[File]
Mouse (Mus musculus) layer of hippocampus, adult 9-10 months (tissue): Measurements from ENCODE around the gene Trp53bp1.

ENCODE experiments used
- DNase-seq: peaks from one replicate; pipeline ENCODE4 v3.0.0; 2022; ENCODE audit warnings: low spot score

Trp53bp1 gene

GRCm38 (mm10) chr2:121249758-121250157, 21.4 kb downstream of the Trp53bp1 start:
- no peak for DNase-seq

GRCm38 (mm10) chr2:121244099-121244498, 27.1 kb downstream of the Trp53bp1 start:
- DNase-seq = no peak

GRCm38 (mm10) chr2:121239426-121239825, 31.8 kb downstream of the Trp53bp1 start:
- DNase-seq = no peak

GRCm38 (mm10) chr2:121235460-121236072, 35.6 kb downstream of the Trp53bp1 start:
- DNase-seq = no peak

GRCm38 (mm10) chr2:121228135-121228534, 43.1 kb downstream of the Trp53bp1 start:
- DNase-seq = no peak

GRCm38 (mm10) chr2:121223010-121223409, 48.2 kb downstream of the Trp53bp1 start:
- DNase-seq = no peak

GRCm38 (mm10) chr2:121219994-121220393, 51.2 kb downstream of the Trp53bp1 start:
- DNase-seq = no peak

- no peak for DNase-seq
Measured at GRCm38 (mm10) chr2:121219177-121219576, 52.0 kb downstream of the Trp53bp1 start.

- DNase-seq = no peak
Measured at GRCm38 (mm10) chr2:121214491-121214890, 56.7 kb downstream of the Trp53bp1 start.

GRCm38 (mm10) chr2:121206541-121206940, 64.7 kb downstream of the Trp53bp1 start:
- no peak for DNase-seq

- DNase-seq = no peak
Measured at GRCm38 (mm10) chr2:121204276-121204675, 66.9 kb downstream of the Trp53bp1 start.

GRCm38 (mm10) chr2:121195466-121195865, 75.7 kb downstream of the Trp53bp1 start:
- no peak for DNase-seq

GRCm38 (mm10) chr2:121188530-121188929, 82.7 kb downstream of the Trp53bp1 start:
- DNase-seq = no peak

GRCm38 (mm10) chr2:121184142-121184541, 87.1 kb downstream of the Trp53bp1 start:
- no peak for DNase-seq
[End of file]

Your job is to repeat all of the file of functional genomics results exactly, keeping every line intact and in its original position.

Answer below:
Mouse (Mus musculus) layer of hippocampus, adult 9-10 months (tissue): Measurements from ENCODE around the gene Trp53bp1.

ENCODE experiments used
- DNase-seq: peaks from one replicate; pipeline ENCODE4 v3.0.0; 2022; ENCODE audit warnings: low spot score

Trp53bp1 gene

GRCm38 (mm10) chr2:121249758-121250157, 21.4 kb downstream of the Trp53bp1 start:
- no peak for DNase-seq

GRCm38 (mm10) chr2:121244099-121244498, 27.1 kb downstream of the Trp53bp1 start:
- DNase-seq = no peak

GRCm38 (mm10) chr2:121239426-121239825, 31.8 kb downstream of the Trp53bp1 start:
- DNase-seq = no peak

GRCm38 (mm10) chr2:121235460-121236072, 35.6 kb downstream of the Trp53bp1 start:
- DNase-seq = no peak

GRCm38 (mm10) chr2:121228135-121228534, 43.1 kb downstream of the Trp53bp1 start:
- DNase-seq = no peak

GRCm38 (mm10) chr2:121223010-121223409, 48.2 kb downstream of the Trp53bp1 start:
- DNase-seq = no peak

GRCm38 (mm10) chr2:121219994-121220393, 51.2 kb downstream of the Trp53bp1 start:
- DNase-seq = no peak

- no peak for DNase-seq
Measured at GRCm38 (mm10) chr2:121219177-121219576, 52.0 kb downstream of the Trp53bp1 start.

- DNase-seq = no peak
Measured at GRCm38 (mm10) chr2:121214491-121214890, 56.7 kb downstream of the Trp53bp1 start.

GRCm38 (mm10) chr2:121206541-121206940, 64.7 kb downstream of the Trp53bp1 start:
- no peak for DNase-seq

- DNase-seq = no peak
Measured at GRCm38 (mm10) chr2:121204276-121204675, 66.9 kb downstream of the Trp53bp1 start.

GRCm38 (mm10) chr2:121195466-121195865, 75.7 kb downstream of the Trp53bp1 start:
- no peak for DNase-seq

GRCm38 (mm10) chr2:121188530-121188929, 82.7 kb downstream of the Trp53bp1 start:
- DNase-seq = no peak

GRCm38 (mm10) chr2:121184142-121184541, 87.1 kb downstream of the Trp53bp1 start:
- no peak for DNase-seq